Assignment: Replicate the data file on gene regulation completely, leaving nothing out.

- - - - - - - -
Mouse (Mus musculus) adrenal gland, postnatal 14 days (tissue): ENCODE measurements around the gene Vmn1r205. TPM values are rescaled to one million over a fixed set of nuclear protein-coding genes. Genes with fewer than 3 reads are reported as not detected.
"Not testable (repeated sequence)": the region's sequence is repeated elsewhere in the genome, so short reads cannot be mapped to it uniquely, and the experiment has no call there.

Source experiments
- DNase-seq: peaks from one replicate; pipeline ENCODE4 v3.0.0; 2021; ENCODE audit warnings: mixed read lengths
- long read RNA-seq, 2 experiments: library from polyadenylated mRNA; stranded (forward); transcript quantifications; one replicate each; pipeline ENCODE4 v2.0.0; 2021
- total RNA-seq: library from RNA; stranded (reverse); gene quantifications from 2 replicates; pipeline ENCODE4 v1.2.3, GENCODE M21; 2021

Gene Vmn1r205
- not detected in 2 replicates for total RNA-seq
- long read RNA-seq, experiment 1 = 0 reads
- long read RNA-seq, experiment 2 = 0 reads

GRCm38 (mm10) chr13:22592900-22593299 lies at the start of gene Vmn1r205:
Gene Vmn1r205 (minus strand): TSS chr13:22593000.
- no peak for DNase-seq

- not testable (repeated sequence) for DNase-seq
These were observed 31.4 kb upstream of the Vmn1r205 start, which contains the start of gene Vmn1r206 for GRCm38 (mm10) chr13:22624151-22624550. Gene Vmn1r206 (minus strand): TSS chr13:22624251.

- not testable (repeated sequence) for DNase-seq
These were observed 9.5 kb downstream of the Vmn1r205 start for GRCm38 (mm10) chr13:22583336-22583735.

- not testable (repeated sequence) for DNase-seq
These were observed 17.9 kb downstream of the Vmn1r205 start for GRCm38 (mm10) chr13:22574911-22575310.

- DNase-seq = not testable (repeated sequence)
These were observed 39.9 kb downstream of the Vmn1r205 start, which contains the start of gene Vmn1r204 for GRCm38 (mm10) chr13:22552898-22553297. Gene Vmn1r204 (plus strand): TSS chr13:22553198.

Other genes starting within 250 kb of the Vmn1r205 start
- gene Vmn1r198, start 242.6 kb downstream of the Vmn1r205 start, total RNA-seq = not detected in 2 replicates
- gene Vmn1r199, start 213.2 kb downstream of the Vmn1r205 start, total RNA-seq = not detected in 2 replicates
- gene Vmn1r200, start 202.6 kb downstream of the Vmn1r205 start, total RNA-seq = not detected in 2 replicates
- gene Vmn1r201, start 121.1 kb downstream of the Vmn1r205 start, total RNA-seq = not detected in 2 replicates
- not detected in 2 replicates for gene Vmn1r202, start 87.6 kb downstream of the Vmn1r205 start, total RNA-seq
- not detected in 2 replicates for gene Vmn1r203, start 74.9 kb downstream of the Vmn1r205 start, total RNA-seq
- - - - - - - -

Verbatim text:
Mouse (Mus musculus) adrenal gland, postnatal 14 days (tissue): ENCODE measurements around the gene Vmn1r205. TPM values are rescaled to one million over a fixed set of nuclear protein-coding genes. Genes with fewer than 3 reads are reported as not detected.
"Not testable (repeated sequence)": the region's sequence is repeated elsewhere in the genome, so short reads cannot be mapped to it uniquely, and the experiment has no call there.

Source experiments
- DNase-seq: peaks from one replicate; pipeline ENCODE4 v3.0.0; 2021; ENCODE audit warnings: mixed read lengths
- long read RNA-seq, 2 experiments: library from polyadenylated mRNA; stranded (forward); transcript quantifications; one replicate each; pipeline ENCODE4 v2.0.0; 2021
- total RNA-seq: library from RNA; stranded (reverse); gene quantifications from 2 replicates; pipeline ENCODE4 v1.2.3, GENCODE M21; 2021

Gene Vmn1r205
- not detected in 2 replicates for total RNA-seq
- long read RNA-seq, experiment 1 = 0 reads
- long read RNA-seq, experiment 2 = 0 reads

GRCm38 (mm10) chr13:22592900-22593299 lies at the start of gene Vmn1r205:
Gene Vmn1r205 (minus strand): TSS chr13:22593000.
- no peak for DNase-seq

- not testable (repeated sequence) for DNase-seq
These were observed 31.4 kb upstream of the Vmn1r205 start, which contains the start of gene Vmn1r206 for GRCm38 (mm10) chr13:22624151-22624550. Gene Vmn1r206 (minus strand): TSS chr13:22624251.

- not testable (repeated sequence) for DNase-seq
These were observed 9.5 kb downstream of the Vmn1r205 start for GRCm38 (mm10) chr13:22583336-22583735.

- not testable (repeated sequence) for DNase-seq
These were observed 17.9 kb downstream of the Vmn1r205 start for GRCm38 (mm10) chr13:22574911-22575310.

- DNase-seq = not testable (repeated sequence)
These were observed 39.9 kb downstream of the Vmn1r205 start, which contains the start of gene Vmn1r204 for GRCm38 (mm10) chr13:22552898-22553297. Gene Vmn1r204 (plus strand): TSS chr13:22553198.

Other genes starting within 250 kb of the Vmn1r205 start
- gene Vmn1r198, start 242.6 kb downstream of the Vmn1r205 start, total RNA-seq = not detected in 2 replicates
- gene Vmn1r199, start 213.2 kb downstream of the Vmn1r205 start, total RNA-seq = not detected in 2 replicates
- gene Vmn1r200, start 202.6 kb downstream of the Vmn1r205 start, total RNA-seq = not detected in 2 replicates
- gene Vmn1r201, start 121.1 kb downstream of the Vmn1r205 start, total RNA-seq = not detected in 2 replicates
- not detected in 2 replicates for gene Vmn1r202, start 87.6 kb downstream of the Vmn1r205 start, total RNA-seq
- not detected in 2 replicates for gene Vmn1r203, start 74.9 kb downstream of the Vmn1r205 start, total RNA-seq